The financial system remains resilient, according to FSR 2021 – Business

KARACHI (Dunya News) – Owing to strong economic expansion, Pakistan’s financial sector posted stable performance in 21 year, while its financial and operational resilience remained intact, the Bank’s annual flagship publication State Board of Pakistan (SBP), the Financial Stability Review (FSR) for CY21 said.

The financial sector’s asset base grew by 15.6% in calendar year 21, while financial markets saw relatively contained volatility compared to last year.

The review presents the performance and risk assessment of various segments of the financial sector, including banks, non-bank financial institutions, financial markets, financial market infrastructures and non-financial corporations.

The Global Momentum Assessment highlights that due to better management of the pandemic and an extensive vaccine inoculation campaign, the recovery in global economic activity that began in the second half of CY20 continued during CY21. However, supply chain disruptions fueled inflationary pressures and recurring waves of new COVID-19 variants continued to pose challenges to global economic activity and financial markets.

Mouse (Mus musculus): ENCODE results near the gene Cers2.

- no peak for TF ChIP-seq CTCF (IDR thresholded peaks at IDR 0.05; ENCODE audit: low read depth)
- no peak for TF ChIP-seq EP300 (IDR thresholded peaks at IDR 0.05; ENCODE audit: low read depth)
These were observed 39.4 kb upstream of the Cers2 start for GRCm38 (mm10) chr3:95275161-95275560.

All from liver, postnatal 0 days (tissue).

The review highlights that the national economy has weathered two waves of COVID-19 in calendar year 21 without significant impact thanks to effective management of the pandemic, which has facilitated a strong recovery in economic activity. GDP grew by 5.7% in FY21 (vs. a contraction of 1.0% in FY20), and momentum continued in FY22 to post estimated growth at 6.0%. However, the vigorous recovery in demand and the rise in international commodity prices, particularly oil, put pressure on the external accounts. Accordingly, the SBP has taken a number of macroprudential and monetary policy measures to stabilize the external account, moderate domestic demand and address associated risks.

Against the backdrop of strong economic expansion, the financial sector has shown steady performance while its financial and operational resilience has remained intact. The financial sector’s asset base grew by 15.6% in calendar year 21, while financial markets saw relatively contained volatility compared to last year.